In a pilot study of thirty asymptomatic migraine patients with a unilateral history, blinded, inexperienced examiners selected the symptomatic side in 27/30 (90%) patients, based on the laterality of intraoral palpation findings. In a study of patients with cervical muscle spasm and pain, MAT was palpated in 623 out of 663 cases (93.9%) [21]. It was also noted that in severe trauma cases with major cervical injury, MAT is severe and cannot be eliminated, even by instillation of local anesthetic to the area.

In 18 consecutive patients with atypical facial pain [24] (recently reclassified as facial pain, (International Headache Society)), ipsilateral tenderness and increased temperature were found in 15 and 17 patients, respectively; in two control groups, often patients, no significant association was observed between the area associated with maxillary tenderness and increased temperature. A YSI (Yellow Springs International) Model 43TA tele-thermometer covered by a disposable plastic sheath was used bilaterally to record temperatures [18].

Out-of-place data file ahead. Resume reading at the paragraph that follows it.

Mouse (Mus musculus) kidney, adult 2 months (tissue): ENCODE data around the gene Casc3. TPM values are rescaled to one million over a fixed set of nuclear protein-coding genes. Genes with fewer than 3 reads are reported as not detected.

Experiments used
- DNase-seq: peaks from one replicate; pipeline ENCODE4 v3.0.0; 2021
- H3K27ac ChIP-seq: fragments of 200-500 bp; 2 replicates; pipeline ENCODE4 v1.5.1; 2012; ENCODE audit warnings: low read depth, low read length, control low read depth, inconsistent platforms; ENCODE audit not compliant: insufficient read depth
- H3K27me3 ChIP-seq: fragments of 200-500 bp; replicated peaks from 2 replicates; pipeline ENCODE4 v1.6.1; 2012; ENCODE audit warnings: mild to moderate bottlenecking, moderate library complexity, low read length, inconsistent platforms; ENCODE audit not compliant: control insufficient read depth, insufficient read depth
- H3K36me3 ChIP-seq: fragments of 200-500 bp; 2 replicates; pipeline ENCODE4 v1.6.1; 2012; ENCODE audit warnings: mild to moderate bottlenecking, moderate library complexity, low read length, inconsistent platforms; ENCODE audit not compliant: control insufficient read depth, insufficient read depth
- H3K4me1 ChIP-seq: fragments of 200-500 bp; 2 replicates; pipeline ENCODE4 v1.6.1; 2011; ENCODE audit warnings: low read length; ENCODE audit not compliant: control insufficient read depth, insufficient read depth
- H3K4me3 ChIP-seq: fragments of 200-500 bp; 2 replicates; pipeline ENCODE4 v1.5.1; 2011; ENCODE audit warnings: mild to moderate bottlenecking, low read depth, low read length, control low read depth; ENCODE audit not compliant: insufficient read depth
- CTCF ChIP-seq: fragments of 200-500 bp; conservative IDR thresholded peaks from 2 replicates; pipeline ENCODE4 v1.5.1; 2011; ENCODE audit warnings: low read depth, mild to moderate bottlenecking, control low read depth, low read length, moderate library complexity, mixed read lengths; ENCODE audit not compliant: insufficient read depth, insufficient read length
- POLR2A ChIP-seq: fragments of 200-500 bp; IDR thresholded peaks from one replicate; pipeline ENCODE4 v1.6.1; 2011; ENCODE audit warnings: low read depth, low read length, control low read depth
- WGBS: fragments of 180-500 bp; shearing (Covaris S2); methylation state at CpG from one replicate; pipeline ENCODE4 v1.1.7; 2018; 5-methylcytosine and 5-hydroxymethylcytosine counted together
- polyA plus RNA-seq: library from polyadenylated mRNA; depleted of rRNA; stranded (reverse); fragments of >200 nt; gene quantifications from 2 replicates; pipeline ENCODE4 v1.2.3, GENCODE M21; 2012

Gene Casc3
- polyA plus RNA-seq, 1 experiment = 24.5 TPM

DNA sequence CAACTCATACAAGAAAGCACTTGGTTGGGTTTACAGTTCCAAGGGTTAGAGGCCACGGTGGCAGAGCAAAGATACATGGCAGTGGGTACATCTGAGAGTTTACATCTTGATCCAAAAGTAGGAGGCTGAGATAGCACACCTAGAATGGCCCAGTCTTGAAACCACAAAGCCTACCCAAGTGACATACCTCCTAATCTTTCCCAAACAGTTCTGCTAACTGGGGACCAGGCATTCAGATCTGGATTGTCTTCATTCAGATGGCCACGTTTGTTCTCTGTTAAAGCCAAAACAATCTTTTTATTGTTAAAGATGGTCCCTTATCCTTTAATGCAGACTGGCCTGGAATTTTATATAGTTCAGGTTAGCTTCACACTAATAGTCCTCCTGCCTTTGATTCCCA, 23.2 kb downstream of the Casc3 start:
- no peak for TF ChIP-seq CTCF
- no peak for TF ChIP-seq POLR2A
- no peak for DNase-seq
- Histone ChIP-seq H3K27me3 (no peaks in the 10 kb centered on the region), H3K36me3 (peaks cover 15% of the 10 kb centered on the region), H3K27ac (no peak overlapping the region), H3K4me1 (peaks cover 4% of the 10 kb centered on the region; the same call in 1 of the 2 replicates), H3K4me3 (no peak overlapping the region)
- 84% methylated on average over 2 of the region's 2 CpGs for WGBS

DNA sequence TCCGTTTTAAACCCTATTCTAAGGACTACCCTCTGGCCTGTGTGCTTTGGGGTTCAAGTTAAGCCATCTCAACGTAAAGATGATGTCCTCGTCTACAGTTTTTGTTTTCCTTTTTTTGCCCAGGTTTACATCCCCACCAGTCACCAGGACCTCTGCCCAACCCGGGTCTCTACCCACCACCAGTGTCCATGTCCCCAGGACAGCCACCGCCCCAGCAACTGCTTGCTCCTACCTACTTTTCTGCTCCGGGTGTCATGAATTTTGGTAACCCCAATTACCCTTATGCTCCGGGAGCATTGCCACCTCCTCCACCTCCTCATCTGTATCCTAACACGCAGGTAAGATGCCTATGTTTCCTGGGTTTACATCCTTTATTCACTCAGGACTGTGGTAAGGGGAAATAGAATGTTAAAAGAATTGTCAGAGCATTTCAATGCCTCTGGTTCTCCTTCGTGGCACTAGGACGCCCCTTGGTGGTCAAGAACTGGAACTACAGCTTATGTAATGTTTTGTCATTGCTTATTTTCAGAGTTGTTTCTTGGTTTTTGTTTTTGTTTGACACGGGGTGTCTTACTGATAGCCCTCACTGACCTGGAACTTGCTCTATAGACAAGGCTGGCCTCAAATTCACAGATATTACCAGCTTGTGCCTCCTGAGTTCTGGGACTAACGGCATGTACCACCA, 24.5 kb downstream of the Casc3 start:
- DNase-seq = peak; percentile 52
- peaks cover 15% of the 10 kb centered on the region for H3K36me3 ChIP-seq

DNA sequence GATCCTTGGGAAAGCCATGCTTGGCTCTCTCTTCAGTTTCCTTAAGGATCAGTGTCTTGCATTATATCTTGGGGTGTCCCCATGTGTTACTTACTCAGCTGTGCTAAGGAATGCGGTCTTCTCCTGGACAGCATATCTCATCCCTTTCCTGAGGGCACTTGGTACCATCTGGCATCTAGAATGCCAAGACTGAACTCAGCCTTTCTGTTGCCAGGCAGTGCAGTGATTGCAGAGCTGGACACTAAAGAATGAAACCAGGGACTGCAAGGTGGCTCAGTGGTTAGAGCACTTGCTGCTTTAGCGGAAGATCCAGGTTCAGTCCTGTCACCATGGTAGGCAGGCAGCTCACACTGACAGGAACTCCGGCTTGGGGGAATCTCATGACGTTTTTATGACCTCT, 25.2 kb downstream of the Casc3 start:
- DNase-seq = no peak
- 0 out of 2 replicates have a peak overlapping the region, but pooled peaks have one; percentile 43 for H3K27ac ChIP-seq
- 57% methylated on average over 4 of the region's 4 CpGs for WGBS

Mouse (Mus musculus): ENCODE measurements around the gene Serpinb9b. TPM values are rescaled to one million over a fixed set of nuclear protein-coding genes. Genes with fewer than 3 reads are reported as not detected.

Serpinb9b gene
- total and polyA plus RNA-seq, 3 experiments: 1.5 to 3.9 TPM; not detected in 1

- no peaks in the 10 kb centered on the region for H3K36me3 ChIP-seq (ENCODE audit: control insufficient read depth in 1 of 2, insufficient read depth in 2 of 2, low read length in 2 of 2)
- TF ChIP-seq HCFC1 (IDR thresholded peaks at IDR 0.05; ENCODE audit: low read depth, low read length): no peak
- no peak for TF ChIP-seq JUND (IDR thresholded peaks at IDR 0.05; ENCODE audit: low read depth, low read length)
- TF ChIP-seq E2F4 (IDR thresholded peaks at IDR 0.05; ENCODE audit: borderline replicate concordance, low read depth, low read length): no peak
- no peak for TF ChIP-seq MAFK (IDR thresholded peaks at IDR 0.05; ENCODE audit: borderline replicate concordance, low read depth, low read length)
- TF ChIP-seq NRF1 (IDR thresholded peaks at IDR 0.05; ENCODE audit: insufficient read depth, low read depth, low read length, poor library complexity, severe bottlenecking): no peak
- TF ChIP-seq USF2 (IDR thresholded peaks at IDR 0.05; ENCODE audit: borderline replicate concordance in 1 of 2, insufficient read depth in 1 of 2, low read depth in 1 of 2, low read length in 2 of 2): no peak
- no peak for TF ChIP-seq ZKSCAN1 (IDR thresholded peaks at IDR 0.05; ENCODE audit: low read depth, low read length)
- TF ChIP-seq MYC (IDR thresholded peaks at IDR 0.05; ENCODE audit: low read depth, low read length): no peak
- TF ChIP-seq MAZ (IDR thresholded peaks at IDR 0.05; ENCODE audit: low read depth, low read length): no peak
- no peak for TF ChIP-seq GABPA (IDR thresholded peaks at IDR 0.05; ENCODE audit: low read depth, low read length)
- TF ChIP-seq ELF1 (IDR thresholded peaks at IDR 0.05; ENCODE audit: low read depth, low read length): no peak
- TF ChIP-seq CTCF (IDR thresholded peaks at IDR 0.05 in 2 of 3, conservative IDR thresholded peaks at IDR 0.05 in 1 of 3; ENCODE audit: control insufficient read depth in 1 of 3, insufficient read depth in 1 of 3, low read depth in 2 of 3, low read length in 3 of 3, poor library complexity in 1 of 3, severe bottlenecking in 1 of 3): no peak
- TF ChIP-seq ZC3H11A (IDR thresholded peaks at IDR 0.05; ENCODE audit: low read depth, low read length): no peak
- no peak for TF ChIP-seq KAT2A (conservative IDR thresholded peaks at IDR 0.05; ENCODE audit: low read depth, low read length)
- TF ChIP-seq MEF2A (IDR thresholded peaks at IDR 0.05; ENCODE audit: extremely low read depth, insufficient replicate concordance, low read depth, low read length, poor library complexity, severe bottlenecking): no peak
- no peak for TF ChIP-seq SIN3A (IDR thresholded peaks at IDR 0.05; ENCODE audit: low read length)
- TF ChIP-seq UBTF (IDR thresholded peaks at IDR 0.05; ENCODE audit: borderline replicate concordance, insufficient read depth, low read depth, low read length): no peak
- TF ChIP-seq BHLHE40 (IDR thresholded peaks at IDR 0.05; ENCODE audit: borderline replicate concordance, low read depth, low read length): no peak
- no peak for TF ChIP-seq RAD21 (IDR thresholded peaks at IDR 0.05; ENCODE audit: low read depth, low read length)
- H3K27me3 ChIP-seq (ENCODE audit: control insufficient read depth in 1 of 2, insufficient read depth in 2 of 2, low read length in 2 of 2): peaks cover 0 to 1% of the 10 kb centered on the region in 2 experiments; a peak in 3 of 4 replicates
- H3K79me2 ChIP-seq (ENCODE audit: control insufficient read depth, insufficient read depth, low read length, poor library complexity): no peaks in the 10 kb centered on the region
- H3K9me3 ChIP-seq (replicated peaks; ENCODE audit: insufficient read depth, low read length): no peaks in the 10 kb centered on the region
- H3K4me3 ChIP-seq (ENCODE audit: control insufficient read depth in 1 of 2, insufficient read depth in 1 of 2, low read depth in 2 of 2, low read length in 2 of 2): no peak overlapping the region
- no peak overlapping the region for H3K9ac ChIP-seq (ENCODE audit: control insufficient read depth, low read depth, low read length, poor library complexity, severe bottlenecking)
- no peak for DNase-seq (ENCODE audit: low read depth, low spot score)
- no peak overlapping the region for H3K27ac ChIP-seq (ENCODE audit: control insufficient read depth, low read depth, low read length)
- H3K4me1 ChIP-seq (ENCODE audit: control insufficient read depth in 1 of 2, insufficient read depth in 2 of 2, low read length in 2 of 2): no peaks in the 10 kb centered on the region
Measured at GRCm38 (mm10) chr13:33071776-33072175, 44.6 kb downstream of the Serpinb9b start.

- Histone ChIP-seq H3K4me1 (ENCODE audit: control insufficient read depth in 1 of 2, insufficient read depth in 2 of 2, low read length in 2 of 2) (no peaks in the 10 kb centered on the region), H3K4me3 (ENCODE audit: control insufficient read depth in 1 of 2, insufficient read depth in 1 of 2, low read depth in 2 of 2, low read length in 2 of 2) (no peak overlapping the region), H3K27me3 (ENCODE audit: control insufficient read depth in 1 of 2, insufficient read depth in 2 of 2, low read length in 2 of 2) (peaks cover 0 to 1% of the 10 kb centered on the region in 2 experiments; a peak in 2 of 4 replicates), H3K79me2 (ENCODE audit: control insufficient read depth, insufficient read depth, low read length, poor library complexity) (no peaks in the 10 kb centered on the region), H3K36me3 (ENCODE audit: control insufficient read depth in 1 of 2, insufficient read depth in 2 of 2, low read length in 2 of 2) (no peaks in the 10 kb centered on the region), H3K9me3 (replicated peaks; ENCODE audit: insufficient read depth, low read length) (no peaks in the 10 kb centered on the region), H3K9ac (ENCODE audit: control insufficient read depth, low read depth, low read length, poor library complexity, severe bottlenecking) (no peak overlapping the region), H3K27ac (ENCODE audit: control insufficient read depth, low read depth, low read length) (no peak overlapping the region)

A similar experiment (intraoral palpation, temperature recording) was performed on 40 patients during unilateral episodic migraine or tension-type headache in the departments of Neurology, Dentistry, Emergency Medicine (Westchester Medical Center, Valhalla, N.Y.) a private practice limited to oromandibular dysfunction (MHF, Mt. Vernon, N.Y.), and Our Lady of Mercy Hospital (Bronx, N.Y.). The posterior maxillary molar periapical areas were palpated bilaterally for tenderness, and their temperatures were recorded, as in the previously described facial pain experiment [18]. During unilateral migraine or tension-type headache, the upper third molar areas (even if the teeth were missing) were palpated on both sides for tenderness. Furthermore, the temperature was consistently higher (37 of 40) and the area more tender (39 of 40) on the ipsilateral side [24]. Tenderness and elevated temperature are signs of inflammation [34].

Intraoral Chilling: